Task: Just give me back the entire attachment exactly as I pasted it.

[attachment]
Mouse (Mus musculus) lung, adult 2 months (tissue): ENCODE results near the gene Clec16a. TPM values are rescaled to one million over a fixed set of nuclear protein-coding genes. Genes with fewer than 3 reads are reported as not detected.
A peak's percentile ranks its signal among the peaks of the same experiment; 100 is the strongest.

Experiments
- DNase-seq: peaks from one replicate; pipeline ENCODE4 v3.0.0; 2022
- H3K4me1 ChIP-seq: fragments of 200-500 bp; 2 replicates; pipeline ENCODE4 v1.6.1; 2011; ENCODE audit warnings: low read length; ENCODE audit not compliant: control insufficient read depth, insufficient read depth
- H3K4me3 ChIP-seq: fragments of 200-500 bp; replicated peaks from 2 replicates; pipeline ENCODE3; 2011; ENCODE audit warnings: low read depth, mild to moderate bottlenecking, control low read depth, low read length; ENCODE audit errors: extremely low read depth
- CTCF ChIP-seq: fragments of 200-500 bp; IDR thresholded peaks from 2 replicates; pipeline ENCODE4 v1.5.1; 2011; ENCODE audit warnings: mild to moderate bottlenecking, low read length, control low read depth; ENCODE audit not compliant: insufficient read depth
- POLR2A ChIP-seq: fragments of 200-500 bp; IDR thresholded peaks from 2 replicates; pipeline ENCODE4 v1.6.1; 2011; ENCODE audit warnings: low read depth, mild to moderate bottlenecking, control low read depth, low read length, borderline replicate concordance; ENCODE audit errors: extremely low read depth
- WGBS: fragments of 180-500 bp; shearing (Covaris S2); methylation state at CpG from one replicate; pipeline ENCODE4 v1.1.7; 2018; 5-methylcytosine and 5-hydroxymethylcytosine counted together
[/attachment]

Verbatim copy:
Mouse (Mus musculus) lung, adult 2 months (tissue): ENCODE results near the gene Clec16a. TPM values are rescaled to one million over a fixed set of nuclear protein-coding genes. Genes with fewer than 3 reads are reported as not detected.
A peak's percentile ranks its signal among the peaks of the same experiment; 100 is the strongest.

Experiments
- DNase-seq: peaks from one replicate; pipeline ENCODE4 v3.0.0; 2022
- H3K4me1 ChIP-seq: fragments of 200-500 bp; 2 replicates; pipeline ENCODE4 v1.6.1; 2011; ENCODE audit warnings: low read length; ENCODE audit not compliant: control insufficient read depth, insufficient read depth
- H3K4me3 ChIP-seq: fragments of 200-500 bp; replicated peaks from 2 replicates; pipeline ENCODE3; 2011; ENCODE audit warnings: low read depth, mild to moderate bottlenecking, control low read depth, low read length; ENCODE audit errors: extremely low read depth
- CTCF ChIP-seq: fragments of 200-500 bp; IDR thresholded peaks from 2 replicates; pipeline ENCODE4 v1.5.1; 2011; ENCODE audit warnings: mild to moderate bottlenecking, low read length, control low read depth; ENCODE audit not compliant: insufficient read depth
- POLR2A ChIP-seq: fragments of 200-500 bp; IDR thresholded peaks from 2 replicates; pipeline ENCODE4 v1.6.1; 2011; ENCODE audit warnings: low read depth, mild to moderate bottlenecking, control low read depth, low read length, borderline replicate concordance; ENCODE audit errors: extremely low read depth
- WGBS: fragments of 180-500 bp; shearing (Covaris S2); methylation state at CpG from one replicate; pipeline ENCODE4 v1.1.7; 2018; 5-methylcytosine and 5-hydroxymethylcytosine counted together